MI Gaming Legislation Update – September 2019

Horsemen,

SPORTS BETTING IN MICHIGAN

Last week, a sports betting bill passed the House Regulatory Reform Committee, largely along party lines. The bills, which now head to the House Ways and Means Committee would create a Division of Sports Betting within the Michigan Gaming Control Board to create rules, license sports betting operations and oversee licensees. The non-tribal operations would be taxed at 8 percent (after payments to betters and the federal government) under the bills and licenses would cost $100,000 or $200,000 depending on the facility.

Licensees who would pay the 8 percent tax would have it distributed in the following way; 30% to the city containing the casino (Detroit) 55% to the sports betting fund), 5 % to the School Aid Fund, 5 % to the Michigan Transportation Fund and 5% to the Michigan Agriculture Equine Industry Development Fund. The House Fiscal Agency predicts the following tax revenue distribution based on two different betting market scenarios.

However, this structure is expected to change as negotiations with the administration continue this fall. There is also said there are some risks associated with tribal gaming as tribes could elect to stop making revenue sharing payments if they deemed the legalization of sports betting an expansion of gaming, which would void the terms of the compact with the tribes.

It’s critical to remember that based on the current bills, Sports betting is likely to raise less than $500,000 dollars for horse racing in the state of Michigan. If anyone suggests that sports betting will save the industry, please remind them that it‘s not enough revenue to make Michigan competitive with neighboring states like Ohio and Indiana.

I-GAMING IN MICHIGAN

However, the bill is tie barred to an iGaming bill that The Governor currently opposes that would allow casinos to put traditional casino games like slot machines and table games online. That legislation (HB 4311) is opposed by the Governor because of the potential harm to the State School Aid Fund (SAF), which likely would realize reduced revenues under House Bill 4311.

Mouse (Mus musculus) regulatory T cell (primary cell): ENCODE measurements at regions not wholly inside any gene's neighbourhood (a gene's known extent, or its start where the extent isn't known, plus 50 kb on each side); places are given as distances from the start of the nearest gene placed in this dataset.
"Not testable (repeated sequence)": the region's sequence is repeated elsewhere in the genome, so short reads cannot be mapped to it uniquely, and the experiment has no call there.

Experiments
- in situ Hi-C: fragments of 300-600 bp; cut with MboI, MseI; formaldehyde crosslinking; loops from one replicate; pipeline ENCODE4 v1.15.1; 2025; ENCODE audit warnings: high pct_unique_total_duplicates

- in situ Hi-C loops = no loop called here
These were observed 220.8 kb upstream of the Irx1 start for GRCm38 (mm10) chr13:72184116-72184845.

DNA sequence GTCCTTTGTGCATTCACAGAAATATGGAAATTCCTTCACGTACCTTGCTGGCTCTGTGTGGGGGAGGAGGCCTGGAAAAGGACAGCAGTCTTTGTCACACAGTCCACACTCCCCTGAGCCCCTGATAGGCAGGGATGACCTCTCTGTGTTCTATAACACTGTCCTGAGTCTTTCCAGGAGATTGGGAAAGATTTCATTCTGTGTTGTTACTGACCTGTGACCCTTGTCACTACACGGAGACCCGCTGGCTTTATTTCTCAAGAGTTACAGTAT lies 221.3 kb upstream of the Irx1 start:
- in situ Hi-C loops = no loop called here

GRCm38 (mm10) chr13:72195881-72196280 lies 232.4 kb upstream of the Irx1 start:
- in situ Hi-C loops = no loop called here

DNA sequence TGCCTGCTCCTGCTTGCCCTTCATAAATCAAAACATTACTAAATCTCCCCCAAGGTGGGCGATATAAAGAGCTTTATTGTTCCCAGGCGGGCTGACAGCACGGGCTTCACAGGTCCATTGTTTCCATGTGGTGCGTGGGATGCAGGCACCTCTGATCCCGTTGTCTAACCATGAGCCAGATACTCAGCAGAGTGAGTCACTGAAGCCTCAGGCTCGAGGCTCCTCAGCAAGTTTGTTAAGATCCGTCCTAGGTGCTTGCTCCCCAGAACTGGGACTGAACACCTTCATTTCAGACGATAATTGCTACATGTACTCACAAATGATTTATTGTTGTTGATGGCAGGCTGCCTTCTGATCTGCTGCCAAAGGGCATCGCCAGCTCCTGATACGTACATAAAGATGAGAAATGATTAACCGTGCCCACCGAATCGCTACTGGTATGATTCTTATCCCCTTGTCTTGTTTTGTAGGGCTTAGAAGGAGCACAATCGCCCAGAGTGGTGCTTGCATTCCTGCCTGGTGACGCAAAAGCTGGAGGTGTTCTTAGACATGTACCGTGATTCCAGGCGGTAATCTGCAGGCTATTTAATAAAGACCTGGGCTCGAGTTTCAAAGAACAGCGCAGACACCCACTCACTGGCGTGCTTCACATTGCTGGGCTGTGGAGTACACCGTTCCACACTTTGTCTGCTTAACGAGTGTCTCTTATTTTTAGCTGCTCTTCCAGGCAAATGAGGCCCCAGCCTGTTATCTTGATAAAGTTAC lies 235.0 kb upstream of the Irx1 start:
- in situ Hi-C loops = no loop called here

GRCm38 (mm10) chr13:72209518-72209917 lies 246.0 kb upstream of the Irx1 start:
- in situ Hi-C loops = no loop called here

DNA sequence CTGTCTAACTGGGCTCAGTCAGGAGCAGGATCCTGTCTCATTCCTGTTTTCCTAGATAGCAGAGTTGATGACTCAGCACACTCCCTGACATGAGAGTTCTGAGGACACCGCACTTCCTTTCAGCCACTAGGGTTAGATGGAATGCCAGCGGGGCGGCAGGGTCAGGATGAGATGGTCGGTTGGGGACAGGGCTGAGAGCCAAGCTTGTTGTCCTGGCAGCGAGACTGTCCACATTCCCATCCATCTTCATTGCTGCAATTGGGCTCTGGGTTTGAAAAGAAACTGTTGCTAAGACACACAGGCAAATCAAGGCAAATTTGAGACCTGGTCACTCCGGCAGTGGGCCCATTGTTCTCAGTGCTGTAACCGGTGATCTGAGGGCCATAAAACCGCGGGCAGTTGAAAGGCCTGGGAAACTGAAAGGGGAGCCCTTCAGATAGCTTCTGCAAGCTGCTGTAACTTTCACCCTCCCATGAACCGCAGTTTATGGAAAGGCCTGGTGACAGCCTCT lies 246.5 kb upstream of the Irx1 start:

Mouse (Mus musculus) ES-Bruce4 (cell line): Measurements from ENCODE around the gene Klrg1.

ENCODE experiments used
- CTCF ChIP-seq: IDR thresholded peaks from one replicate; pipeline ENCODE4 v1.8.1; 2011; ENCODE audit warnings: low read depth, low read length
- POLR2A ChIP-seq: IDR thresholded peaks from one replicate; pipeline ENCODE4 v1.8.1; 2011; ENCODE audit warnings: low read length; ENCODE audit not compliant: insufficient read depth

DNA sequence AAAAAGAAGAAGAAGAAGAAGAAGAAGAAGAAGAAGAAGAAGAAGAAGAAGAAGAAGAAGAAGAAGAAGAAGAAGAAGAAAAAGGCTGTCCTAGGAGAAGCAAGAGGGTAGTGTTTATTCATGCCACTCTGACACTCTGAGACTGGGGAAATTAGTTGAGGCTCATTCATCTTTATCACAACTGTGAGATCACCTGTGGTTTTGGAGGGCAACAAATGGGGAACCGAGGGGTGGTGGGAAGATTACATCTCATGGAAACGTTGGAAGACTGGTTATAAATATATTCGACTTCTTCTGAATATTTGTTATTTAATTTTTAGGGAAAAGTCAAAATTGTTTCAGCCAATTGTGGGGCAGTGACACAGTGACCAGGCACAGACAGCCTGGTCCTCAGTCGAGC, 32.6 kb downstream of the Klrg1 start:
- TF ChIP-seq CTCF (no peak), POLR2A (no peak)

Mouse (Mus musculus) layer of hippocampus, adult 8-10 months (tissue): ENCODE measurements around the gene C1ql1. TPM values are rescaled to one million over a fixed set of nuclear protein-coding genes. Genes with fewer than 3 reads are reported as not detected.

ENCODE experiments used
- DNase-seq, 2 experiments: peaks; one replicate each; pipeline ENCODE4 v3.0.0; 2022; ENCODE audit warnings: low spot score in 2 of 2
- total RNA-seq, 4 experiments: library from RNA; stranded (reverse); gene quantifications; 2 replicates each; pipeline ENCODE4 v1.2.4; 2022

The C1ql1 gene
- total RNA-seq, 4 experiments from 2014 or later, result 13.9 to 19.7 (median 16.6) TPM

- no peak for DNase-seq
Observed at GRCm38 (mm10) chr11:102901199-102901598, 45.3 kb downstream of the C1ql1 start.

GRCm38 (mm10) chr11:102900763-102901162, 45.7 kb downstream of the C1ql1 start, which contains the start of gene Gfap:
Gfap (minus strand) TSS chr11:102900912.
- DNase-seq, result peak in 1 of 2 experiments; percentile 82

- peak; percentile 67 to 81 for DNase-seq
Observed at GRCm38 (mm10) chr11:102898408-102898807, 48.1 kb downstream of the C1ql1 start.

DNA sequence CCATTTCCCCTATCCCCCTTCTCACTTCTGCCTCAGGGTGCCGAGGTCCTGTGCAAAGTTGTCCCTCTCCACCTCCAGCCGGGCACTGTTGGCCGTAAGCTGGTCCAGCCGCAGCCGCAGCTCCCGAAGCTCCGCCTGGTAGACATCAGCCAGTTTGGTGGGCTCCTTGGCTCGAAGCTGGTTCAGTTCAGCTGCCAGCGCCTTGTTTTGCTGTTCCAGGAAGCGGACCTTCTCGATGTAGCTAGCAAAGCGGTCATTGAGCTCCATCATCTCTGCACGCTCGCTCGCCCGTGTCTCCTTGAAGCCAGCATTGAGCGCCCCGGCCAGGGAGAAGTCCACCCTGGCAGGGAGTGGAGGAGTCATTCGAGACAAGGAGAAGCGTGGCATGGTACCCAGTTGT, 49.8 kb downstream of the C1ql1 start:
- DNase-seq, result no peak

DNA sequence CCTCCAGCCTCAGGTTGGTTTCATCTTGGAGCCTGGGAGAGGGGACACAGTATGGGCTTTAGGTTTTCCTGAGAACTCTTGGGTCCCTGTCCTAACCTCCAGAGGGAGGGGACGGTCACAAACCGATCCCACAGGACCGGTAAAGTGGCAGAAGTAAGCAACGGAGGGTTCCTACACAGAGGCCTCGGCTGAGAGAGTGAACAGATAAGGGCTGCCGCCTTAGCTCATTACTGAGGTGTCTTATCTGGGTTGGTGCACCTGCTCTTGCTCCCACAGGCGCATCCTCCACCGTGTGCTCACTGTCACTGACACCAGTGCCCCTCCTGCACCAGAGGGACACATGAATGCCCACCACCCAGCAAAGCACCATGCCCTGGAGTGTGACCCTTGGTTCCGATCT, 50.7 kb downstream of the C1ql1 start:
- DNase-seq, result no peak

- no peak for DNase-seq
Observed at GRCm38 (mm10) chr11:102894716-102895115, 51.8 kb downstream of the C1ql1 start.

Currently, a wagering tax of 19% is levied on casino AGR. Of that amount, 42.6% ($0.081) is distributed to the SAF. Under the bill, internet gaming AGR would be taxed at a rate of 8%, with 5% ($0.004) of the tax revenues deposited in the SAF. Therefore, every dollar of AGR lost at brick-and-mortar casinos due to internet gaming would result in a $0.077 loss to the SAF.

Additionally, Internet gaming also could reduce lottery sales, mainly by diverting participants from the iLottery platform or instant ticket sales, because many of the games offered could be considered substantially similar from a user perspective. Payouts for individuals playing casino-operated games would be higher. Higher payout rates likely would lead to increased internet gaming play at the expense of iLottery and instant ticket play. Lottery AGR (net revenue) is deposited in the SAF.

Therefore, any diminishment in lottery sales from the introduction of online gaming would result in lower SAF transfers from the Bureau of State Lottery. In 2017 net revenues from iLottery totaled $80.0 million. Based on net revenues totaling 12% of total sales for iLottery games and 27% of total sales for instant ticket games, every dollar of wagering iLottery lost to internet gaming would require $250 of internet wagering to hold the SAF harmless. Every dollar of instant ticket sales lost to internet gaming would require approximately $550 of internet wagering to hold the SAF harmless.

The I-gaming legislation, as drafted, does send 5% of the 8% tax on net revenue (after payouts to betters and the federal government) or .004% to the Michigan Agriculture Equine Industry Development Fund, but that revenue is capped at 3 million dollars annually and to hit 3 million dollars the state’s government would need a net i-gaming revenue of 750 million dollars. Assuming the net return on i-gaming is about 6%  the state would need to see i-gaming wagers of $12,500,000,000 (12.5 Billion) before horsemen saw 3 million in revenue.

HOW TO SAVE HORSE RACING

Why are we spending so much time focusing on the exact numbers needed to see new revenue for Michigan horsemen? Because you need to know that Michigan needs real tools to be able to compete and grow the horse racing industry in Michigan.

Rep. Hank Vaupel and Sen. Dan Lauwers both have legislation (HB 4310) that would authorize advanced deposit wagering in Michigan. It would allow 3rd party vendors like Twinspires and Expressbet to contract with Michigan tracks to accept wagers if they remitted the due taxes (3.5% on gross wagers) to the Michigan Agriculture Equine Industry Development Fund. We believe this legislation could add perhaps 1.5 million dollars in revenue to horse racing in Michigan.

However, the MHHA is opposed to this legislation as it is currently written because it would prohibit any new tool in the future including historical racing machines, video lottery terminals, pull tabs, or any other electronic or mechanical devise. Essentially any tool being used in states with more robust horse racing industries than Michigan.

We continue to advocate for the removal of that prohibition, which would allow advanced deposit wagering to come online now, and the ability to continue to advocate for new tools that could fundamentally grow horse racing in Michigan.

As always, if you have any questions please feel free to contact the MHHA for more information.